US expats to enjoy social security benefit in China
Updated: 2011-06-21 14:20
By ZHONG NAN AND LI AOXUE (chinadaily.com.cn)
BEIJING – Beginning in July, Americans in China will enjoy the same social security rights as Chinese nationals but the new law means they will have to pay dual fees to both nations for separate coverage.
The Social Insurance Law will take effect on July 1 of this year and will for the first time apply to all foreigners living with a visa in China.
“Foreign workers and employers will pay a similar rate of insurance contribution from their incomes to the government, as Chinese workers do,” said Bai Liangze at the Chinese Academy of Personnel Science, who is familiar with social welfare regulations.
There are 71,493 US citizens working and living in China, which makes up about 12 percent of China’s total foreign population, according to the sixth national census released by the National Bureau of Statistics in April. Up until now, employers of foreign workers in China have reimbursed employees for their medical and maternity expenditures because it costs less for employers and employees each year.
“Foreign employees who work in China for longer than six months must be included in the social security system,” said Xu Yanjun, a deputy director at the Ministry of Human Resources and Social Security. “They need to contribute to pension accounts for at least 15 years to collect a pension after retiring.”
The new law will allow foreign employees to receive similar medical, work injury, disability, unemployment and maternity benefits in China. In the US, most Americans in most cases can only receive social security benefits after they retire, Chinese nationals are partially reimbursed for medical expenses through China’s social security net. Shanghai-based law firm Haworth and Lexon estimated that a foreigner holding a working visa in Shanghai will pay a maximum 1,285 yuan ($198) per month to the central government after the Social Insurance Law goes into effect. In Beijing, a Chinese national pays between 1,000 yuan to 1,200 yuan a month.
The new law’s monthly payments, taken automatically from monthly paychecks, will be on top of existing income taxes.
The Ministry of Human Resources and Social Security still has not released details about what foreigners will be paying to the central government each month but said it will do so after July 1.
Currently, Chinese nationals (depending on which province they live in) pay at least 14 percent of their monthly income to social security: 11 percent to pensions, 2 percent for medical and 1 percent for unemployment. In Beijing, employees don’t pay part of their monthly salaries for maternity or disability benefits.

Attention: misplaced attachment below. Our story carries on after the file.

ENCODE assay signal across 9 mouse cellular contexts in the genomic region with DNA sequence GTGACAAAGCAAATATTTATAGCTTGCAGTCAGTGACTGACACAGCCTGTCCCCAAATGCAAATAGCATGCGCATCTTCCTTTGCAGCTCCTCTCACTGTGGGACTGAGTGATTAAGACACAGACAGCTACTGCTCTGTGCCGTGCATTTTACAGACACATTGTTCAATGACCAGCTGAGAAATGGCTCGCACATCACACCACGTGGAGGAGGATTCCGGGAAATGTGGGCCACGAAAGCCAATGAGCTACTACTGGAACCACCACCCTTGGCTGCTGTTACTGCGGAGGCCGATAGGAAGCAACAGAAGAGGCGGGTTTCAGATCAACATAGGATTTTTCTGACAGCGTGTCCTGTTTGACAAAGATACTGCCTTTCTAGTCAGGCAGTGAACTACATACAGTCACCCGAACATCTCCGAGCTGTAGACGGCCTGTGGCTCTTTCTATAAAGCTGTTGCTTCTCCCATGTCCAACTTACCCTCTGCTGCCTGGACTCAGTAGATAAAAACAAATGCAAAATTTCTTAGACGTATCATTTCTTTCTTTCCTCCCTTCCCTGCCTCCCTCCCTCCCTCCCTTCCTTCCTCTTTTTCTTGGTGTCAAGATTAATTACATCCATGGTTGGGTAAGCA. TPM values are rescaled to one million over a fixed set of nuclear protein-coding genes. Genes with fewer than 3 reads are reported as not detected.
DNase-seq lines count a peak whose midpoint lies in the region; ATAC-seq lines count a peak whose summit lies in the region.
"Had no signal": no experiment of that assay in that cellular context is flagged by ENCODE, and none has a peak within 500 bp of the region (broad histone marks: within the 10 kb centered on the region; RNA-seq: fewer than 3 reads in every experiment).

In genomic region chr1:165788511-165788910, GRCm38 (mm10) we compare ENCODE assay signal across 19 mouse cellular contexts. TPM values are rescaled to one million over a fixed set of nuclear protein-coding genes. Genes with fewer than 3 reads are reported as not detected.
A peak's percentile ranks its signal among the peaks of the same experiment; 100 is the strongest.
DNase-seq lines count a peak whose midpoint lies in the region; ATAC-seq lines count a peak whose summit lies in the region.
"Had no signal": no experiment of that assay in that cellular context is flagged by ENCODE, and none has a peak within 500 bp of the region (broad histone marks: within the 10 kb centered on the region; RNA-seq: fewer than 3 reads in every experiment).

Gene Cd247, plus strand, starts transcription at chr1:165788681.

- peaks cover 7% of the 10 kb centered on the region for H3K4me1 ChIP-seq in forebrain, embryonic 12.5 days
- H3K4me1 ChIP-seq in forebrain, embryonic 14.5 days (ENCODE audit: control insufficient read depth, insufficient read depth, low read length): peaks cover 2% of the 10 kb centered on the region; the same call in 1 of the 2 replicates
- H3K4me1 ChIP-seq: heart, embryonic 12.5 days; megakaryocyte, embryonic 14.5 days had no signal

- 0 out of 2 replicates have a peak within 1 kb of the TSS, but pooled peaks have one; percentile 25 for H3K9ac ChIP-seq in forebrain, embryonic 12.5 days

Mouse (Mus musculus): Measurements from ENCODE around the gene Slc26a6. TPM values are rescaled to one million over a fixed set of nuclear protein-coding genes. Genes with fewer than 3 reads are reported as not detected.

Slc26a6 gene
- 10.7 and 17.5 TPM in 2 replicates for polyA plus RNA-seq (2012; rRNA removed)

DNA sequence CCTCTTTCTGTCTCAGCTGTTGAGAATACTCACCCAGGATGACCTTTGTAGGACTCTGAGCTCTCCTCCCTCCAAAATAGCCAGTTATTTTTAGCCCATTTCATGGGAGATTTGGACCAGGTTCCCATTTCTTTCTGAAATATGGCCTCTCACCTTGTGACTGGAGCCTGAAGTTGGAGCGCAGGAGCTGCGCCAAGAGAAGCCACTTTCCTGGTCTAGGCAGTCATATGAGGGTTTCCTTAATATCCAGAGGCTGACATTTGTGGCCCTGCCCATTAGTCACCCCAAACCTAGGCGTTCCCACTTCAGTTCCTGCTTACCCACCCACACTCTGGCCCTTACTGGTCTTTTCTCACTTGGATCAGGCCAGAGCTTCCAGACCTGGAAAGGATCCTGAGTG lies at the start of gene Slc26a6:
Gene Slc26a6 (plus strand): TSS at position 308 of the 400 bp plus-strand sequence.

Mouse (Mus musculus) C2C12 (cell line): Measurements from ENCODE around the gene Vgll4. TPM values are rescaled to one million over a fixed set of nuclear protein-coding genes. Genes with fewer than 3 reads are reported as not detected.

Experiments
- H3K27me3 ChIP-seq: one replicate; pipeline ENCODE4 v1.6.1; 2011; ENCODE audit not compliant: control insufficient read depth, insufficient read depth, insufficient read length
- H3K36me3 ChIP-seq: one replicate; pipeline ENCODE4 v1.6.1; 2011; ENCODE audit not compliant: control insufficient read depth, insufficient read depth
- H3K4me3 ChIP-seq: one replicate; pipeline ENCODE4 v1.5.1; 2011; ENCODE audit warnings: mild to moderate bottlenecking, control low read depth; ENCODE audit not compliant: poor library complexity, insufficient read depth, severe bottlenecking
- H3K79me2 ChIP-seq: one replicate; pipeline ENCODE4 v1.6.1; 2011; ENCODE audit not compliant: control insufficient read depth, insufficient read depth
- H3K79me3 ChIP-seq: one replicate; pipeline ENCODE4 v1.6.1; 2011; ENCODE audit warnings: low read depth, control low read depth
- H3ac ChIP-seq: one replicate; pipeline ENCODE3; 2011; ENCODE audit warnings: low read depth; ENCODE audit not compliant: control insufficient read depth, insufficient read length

In the US, the social security tax rate is 12.4 percent.
But joining the Chinese social security system means a US citizen will have to pay two social security contributions, one fee in China and another in the US.
The fortunate thing is that a foreign employee who is eligible to enjoy a pension but has left China can make arrangements with a Chinese embassy to continue receiving the Chinese pension after they’ve moved. The Chinese law will also permit the balance of an individual’s pension account to be inherited by his or her offspring.
Bai Liangze said the law gives equal treatment to foreigners working in the country and follows international practices. But he pointed out that the public housing fund (where employers help pay toward future housing for employees) will not be available to foreign workers at the moment.
Target groups include foreigners employed by Chinese and foreign-owned companies, factories, public institutions, foundations, social groups, schools, accounting and law firms that register in China, as well as foreign employees assigned to China by overseas companies.
At least one American is delighted about the new law. Bruce Goshorn, an engineer of renewable energy at AES Corp (China), said the regulation would benefit Americans working in China.
“In Florida, I need to pay $420 per month for my health insurance alone, which is quite expensive for the working class like me. I really rejoice this change,” Goshorn said.
But some US companies think the new law may result in a decrease of a company’s net savings and an increase in their personal management costs in China.
“We may change a series of HR policies, like a revision of commercial insurance for foreigners, salary structure due to tax exemptions (up to 38 percent) may be no longer legally,” said David Dai, senior manager of human resources at the Chinese offices of Jones Lang LaSalle, a global real estate management group.
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